David Haycock’s talk takes place in the Torrington Room at the Lygon Arms Hotel on 13th June 2016 starting at 7pm. Tickets are £10 and are available to book via www.broadwayartsfestival.com.
On 30th November 1918 it was announced in the Evesham Journal that Private 14969 John William Jarrett (born 1893) of Bury End, Broadway, son of Mr. and Mrs. Charles Jarrett, who served with the 2nd Battalion Worcestershire Regiment during the First World War, had been awarded the Croix de Guerre avec Etoile.
The official communication from the headquarters of the 10th Infantry Brigade stated:
You have been awarded the undermentioned French decoration for devotion to duty during the operation at Neuve Eglise in April last: Croix de Guerre avec Etoile. Your name appeared in the London Gazette dated 10th October 1918. The Divisional Commander and Brigadier General desire me to express their congratulations on the honour you have brought your division and brigade.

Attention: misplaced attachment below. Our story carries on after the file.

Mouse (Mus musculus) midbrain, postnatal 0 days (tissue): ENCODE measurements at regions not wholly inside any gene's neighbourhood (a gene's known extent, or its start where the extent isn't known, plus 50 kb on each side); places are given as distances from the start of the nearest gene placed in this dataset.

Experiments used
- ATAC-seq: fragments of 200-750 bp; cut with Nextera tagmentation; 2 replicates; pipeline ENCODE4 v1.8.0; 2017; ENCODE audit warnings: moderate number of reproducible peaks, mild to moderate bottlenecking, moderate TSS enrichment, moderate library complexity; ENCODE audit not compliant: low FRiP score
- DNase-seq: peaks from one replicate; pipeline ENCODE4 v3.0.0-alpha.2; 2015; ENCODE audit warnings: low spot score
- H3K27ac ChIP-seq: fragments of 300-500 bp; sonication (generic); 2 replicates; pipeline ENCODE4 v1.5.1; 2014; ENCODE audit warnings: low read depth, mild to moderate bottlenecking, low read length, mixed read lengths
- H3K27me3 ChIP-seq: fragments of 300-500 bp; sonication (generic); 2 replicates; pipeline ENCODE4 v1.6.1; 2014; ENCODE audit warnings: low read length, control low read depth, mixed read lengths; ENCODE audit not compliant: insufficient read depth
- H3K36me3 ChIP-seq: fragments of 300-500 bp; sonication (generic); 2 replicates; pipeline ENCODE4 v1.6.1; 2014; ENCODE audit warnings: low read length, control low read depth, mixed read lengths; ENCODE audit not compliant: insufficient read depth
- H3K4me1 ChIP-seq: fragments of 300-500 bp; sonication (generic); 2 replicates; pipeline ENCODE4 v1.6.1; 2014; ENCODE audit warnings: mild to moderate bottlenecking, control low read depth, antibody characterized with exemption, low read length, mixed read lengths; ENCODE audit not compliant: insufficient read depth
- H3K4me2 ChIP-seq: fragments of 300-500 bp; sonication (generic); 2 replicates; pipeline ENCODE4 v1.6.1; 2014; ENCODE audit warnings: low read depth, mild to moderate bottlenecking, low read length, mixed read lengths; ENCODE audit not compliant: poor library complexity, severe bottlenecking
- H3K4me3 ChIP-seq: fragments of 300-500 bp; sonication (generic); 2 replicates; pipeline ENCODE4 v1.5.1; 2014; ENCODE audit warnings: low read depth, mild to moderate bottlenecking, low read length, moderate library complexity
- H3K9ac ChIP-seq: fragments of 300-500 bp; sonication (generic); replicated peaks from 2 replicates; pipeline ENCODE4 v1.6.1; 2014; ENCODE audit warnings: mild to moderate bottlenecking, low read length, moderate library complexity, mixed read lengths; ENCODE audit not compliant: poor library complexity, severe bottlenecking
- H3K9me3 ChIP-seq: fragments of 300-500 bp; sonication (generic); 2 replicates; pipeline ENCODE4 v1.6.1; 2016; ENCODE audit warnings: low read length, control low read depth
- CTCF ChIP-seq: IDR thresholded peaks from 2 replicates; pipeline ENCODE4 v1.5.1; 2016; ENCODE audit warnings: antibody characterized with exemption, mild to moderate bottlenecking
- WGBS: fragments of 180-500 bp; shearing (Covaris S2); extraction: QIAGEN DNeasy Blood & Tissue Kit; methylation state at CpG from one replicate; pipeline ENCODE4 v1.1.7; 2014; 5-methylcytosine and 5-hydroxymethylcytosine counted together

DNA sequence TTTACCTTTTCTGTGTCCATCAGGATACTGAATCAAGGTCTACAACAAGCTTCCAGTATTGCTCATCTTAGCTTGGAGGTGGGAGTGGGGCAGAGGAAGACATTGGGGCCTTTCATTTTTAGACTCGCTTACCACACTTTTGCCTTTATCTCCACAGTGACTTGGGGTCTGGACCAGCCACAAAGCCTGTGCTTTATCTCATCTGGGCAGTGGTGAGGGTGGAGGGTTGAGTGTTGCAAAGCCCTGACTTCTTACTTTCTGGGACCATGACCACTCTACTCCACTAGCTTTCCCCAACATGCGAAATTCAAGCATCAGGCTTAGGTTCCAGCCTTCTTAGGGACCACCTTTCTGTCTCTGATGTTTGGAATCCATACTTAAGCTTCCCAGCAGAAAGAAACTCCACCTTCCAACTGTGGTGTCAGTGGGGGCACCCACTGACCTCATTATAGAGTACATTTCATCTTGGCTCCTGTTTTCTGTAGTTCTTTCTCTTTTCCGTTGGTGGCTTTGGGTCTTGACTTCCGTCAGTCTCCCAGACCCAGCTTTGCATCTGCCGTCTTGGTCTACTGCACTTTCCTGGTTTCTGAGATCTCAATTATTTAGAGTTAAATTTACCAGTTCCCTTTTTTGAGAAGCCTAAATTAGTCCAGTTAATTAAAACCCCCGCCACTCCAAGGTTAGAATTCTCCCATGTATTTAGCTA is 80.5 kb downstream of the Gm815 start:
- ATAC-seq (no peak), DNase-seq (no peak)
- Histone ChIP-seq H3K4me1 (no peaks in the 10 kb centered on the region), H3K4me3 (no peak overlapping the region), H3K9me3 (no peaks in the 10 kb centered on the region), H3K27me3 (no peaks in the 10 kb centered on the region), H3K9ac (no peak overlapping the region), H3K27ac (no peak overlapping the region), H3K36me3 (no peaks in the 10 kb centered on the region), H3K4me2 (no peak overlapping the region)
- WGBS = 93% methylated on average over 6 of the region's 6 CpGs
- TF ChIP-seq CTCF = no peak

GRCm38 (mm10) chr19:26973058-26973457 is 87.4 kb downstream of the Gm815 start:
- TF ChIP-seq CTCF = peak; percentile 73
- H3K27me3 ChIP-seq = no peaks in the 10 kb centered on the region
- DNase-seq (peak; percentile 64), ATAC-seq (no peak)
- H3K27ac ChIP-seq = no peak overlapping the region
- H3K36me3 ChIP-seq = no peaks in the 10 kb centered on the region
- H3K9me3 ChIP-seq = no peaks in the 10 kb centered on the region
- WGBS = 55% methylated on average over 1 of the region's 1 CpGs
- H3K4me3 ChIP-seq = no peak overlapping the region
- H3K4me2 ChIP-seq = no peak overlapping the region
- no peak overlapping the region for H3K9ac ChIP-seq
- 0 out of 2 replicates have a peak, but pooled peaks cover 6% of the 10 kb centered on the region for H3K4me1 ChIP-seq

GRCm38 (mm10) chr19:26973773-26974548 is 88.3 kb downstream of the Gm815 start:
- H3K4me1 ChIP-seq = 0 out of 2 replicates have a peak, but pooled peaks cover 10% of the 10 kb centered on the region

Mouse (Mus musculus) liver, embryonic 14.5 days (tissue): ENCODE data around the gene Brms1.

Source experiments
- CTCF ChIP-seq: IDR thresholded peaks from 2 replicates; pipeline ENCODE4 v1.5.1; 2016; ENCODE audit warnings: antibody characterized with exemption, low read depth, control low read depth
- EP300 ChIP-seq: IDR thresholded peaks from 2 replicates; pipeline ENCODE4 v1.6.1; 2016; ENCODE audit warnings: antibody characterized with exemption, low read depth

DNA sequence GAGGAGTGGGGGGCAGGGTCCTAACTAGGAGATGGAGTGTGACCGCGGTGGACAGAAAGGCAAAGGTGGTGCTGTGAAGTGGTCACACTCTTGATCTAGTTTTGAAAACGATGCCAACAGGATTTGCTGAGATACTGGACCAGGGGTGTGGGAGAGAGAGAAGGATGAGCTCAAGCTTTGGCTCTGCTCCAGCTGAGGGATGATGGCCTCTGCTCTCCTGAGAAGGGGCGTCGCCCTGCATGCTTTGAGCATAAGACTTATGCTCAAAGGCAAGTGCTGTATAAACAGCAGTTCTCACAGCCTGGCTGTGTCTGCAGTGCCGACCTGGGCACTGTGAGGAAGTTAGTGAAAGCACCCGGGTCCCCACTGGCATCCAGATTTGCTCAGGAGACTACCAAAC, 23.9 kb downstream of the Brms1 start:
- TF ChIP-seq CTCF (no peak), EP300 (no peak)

Private Walter John Tebby, son of Thomas and Mary Tebby of Broadway Wood Cottage, West End, Broadway, died aged 20 on 23rd July 1916 of wounds received in France.
Walter was born in Syresham, Northamptonshire, where he spent most of his childhood. By 1911, the family had moved to Broadway and Walter was emplyed as a cowman at Kite’s Nest Dairy. Walter served with the 14th Battalion The Welsh Regiment (originally the ‘Swansea Pals’) during the First World War and he was wounded in the head in the Battle of Mametz Wood on the Western Front in July 1916, and transferred home for treatment at the Royal Victoria Hospital, Netley, near Southampton, where he succumbed to his wounds. Walter is buried in St Eadburgha’s Churchyard, Snowshill Road, Broadway, and is commemorated on the Broadway War Memorial and on a new Memorial Stone in Syresham which marks the centenary of the start of the First World War.